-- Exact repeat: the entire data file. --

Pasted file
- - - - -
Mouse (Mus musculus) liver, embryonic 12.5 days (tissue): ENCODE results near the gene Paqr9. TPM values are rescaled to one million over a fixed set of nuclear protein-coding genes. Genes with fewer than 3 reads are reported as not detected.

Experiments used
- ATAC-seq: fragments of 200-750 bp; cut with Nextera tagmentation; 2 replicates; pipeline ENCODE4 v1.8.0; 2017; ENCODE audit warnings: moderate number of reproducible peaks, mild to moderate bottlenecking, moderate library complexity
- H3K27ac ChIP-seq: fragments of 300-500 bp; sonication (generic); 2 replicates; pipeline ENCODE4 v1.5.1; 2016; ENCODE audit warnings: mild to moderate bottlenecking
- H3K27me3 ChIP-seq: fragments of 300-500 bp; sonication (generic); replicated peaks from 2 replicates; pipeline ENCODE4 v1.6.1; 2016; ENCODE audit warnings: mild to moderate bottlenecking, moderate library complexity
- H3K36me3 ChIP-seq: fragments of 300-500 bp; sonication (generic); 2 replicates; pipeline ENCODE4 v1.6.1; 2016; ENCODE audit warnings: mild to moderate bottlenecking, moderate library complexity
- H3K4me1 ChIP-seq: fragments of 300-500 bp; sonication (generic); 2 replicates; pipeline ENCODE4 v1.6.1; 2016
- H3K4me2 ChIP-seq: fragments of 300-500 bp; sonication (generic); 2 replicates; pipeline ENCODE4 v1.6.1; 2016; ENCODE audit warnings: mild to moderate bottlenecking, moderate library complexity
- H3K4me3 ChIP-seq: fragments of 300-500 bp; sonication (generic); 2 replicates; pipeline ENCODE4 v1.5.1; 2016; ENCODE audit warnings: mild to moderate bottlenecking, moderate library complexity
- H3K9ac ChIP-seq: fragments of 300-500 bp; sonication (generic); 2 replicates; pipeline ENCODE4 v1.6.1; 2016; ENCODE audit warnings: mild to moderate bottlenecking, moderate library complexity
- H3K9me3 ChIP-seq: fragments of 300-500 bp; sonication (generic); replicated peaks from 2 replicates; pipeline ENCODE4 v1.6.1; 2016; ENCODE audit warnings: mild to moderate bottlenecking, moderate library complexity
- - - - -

Mouse (Mus musculus) liver, embryonic 12.5 days (tissue): ENCODE results near the gene Paqr9. TPM values are rescaled to one million over a fixed set of nuclear protein-coding genes. Genes with fewer than 3 reads are reported as not detected.

Experiments used
- ATAC-seq: fragments of 200-750 bp; cut with Nextera tagmentation; 2 replicates; pipeline ENCODE4 v1.8.0; 2017; ENCODE audit warnings: moderate number of reproducible peaks, mild to moderate bottlenecking, moderate library complexity
- H3K27ac ChIP-seq: fragments of 300-500 bp; sonication (generic); 2 replicates; pipeline ENCODE4 v1.5.1; 2016; ENCODE audit warnings: mild to moderate bottlenecking
- H3K27me3 ChIP-seq: fragments of 300-500 bp; sonication (generic); replicated peaks from 2 replicates; pipeline ENCODE4 v1.6.1; 2016; ENCODE audit warnings: mild to moderate bottlenecking, moderate library complexity
- H3K36me3 ChIP-seq: fragments of 300-500 bp; sonication (generic); 2 replicates; pipeline ENCODE4 v1.6.1; 2016; ENCODE audit warnings: mild to moderate bottlenecking, moderate library complexity
- H3K4me1 ChIP-seq: fragments of 300-500 bp; sonication (generic); 2 replicates; pipeline ENCODE4 v1.6.1; 2016
- H3K4me2 ChIP-seq: fragments of 300-500 bp; sonication (generic); 2 replicates; pipeline ENCODE4 v1.6.1; 2016; ENCODE audit warnings: mild to moderate bottlenecking, moderate library complexity
- H3K4me3 ChIP-seq: fragments of 300-500 bp; sonication (generic); 2 replicates; pipeline ENCODE4 v1.5.1; 2016; ENCODE audit warnings: mild to moderate bottlenecking, moderate library complexity
- H3K9ac ChIP-seq: fragments of 300-500 bp; sonication (generic); 2 replicates; pipeline ENCODE4 v1.6.1; 2016; ENCODE audit warnings: mild to moderate bottlenecking, moderate library complexity
- H3K9me3 ChIP-seq: fragments of 300-500 bp; sonication (generic); replicated peaks from 2 replicates; pipeline ENCODE4 v1.6.1; 2016; ENCODE audit warnings: mild to moderate bottlenecking, moderate library complexity